I have just been laid off. Can I use my 401(k) for living expenses now and report it as income next year?
No and yes.
No. You can't if you withdraw 401k money directly. If withdrawn this year from your 401K it must be reported as income this year.
Yes. You can use a work around that may work for you (see the caveat below). You can instead take a 401K loan this year - a loan is not income. If you need to withdraw it next year, you can stop making payments to your 401K loan in the New Year and it automatically becomes a distribution from your 401K and therefore taxable next year.
CAVEAT: If the 401K is held by the employer that laid you off (this is highly likely) you will not have access to their 401K loan plan. There is a workaround but you will need to work with an advisor that is knowledgeable on individual-401K plans (sometimes also called solo plans). Before you go through this effort make sure that you know the limits - the loan is limited to 50% of your total 401K to a maximum of $50K.
This is not recommended since you are using your future retirement assets to support a current need BUT it has helped some clients bridge their finances until they develop their own business or land a new position.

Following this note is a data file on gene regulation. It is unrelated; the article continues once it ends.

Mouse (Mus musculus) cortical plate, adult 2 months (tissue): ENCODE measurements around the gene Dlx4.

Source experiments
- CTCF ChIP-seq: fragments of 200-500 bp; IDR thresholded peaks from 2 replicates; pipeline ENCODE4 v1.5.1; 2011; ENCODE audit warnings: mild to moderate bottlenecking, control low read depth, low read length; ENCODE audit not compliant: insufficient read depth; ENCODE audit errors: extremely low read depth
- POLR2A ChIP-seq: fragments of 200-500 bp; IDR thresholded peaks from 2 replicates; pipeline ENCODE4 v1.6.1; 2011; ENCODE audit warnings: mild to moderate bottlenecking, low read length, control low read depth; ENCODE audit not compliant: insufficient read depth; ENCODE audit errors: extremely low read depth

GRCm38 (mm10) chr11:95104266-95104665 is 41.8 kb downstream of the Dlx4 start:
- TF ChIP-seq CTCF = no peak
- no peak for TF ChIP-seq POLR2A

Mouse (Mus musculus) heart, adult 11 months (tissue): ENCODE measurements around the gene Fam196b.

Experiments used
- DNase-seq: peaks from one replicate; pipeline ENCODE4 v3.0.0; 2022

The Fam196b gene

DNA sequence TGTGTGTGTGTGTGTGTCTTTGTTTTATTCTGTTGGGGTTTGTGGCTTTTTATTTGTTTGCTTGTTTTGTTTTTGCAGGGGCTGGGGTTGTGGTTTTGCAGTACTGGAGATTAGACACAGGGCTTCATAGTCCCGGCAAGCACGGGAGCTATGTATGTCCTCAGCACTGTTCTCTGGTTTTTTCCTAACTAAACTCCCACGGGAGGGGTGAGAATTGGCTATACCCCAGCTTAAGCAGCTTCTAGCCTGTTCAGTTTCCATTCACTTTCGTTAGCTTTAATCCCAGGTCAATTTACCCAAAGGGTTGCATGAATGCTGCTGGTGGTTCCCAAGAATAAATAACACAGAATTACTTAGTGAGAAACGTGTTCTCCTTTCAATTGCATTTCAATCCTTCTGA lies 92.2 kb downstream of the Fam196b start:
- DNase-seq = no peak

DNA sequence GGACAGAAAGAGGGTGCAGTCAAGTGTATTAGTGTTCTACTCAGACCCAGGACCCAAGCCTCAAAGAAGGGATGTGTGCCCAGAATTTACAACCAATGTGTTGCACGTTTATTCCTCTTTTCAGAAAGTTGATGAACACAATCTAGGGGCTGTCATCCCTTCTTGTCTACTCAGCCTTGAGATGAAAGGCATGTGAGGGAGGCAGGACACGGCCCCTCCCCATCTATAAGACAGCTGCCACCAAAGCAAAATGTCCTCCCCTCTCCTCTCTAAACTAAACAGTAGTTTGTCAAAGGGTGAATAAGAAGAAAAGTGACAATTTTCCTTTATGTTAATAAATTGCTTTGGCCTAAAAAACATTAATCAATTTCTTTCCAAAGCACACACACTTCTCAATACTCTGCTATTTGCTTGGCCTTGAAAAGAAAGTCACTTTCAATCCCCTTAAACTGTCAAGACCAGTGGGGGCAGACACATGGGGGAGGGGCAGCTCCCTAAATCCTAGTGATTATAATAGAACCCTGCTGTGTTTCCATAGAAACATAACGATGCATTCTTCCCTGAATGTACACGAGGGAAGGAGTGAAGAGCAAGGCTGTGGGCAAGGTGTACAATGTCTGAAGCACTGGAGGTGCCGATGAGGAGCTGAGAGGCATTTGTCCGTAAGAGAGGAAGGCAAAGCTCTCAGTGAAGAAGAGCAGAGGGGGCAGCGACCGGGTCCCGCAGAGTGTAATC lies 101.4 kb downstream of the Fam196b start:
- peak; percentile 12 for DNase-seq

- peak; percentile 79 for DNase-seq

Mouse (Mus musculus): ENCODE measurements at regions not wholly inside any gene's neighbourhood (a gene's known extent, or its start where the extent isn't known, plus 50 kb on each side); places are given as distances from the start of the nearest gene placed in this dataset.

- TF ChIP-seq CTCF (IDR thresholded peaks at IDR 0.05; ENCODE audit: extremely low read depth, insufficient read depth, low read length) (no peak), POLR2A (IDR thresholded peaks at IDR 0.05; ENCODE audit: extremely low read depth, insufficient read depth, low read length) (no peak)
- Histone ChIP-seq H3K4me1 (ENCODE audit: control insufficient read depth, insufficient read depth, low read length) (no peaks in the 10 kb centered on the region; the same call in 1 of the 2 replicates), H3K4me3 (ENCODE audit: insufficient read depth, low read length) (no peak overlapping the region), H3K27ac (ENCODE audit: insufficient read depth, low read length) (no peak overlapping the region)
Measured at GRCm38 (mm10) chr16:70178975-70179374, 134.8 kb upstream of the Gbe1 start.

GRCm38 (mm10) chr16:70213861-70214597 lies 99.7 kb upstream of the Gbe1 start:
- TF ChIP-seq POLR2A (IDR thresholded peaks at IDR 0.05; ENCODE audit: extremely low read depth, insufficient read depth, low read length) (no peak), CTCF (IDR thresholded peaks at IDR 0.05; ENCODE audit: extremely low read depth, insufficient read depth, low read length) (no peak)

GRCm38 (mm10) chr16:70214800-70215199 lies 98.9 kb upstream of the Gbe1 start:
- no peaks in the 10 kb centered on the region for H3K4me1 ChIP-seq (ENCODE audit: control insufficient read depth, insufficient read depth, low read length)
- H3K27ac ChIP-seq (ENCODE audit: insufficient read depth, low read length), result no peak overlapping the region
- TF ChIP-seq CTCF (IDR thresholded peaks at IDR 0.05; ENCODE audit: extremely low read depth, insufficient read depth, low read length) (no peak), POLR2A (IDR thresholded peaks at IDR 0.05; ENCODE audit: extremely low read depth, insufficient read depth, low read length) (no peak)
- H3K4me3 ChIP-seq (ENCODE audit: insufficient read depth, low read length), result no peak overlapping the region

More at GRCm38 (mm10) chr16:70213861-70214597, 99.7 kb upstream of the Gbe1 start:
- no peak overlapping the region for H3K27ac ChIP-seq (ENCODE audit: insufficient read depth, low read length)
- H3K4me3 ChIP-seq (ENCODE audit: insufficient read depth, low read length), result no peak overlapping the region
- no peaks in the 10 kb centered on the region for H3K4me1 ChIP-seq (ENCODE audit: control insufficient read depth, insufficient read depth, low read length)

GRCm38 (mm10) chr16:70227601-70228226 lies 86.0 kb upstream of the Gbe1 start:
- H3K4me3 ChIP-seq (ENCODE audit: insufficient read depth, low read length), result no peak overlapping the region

Any amounts withdrawn from your 401(k) plan must be treated as ordinary income for the year the amount is distributed from your 401(k) account. Consider the following:
- If any portion of the withdrawal is rollover eligible, the plan administrator must withhold 20% for federal taxes if the amount is paid to you instead of being processed as a direct rollover. State tax withholding may also apply.
- If you want to avoid the mandatory federal (and if applicable, state) tax withholding, you should have the amount processed as a direct rollover to a Traditional IRA and then take the distribution from the traditional IRA where you can waive withholding. However, you may want to check with your tax professional for assistance with determining whether you should have taxes withheld to satisfy any requirements for paying estimated taxes.
- As you may already know, withdrawing from your retirement plan should be a last resort, as you not only reduce the amount in your nest egg, but you also lose the benefit of having the amounts continue to accrue earnings on a tax-deferred basis. The impact can be quite significant and could put you behind with your retirement program.
- If you have no option but to withdraw amounts from your retirement account, you can roll over the amount within 60 days of receiving the check.
- You may be eligible for unemployment insurance in your state. See the Department of Labor's website for details. This could provide sufficient income until you find another job and negate the need to tap into your 401(k) plan.
You may want to talk to a retirement/financial counselor for some additional financial guidance.
This question was answered by Denise Appleby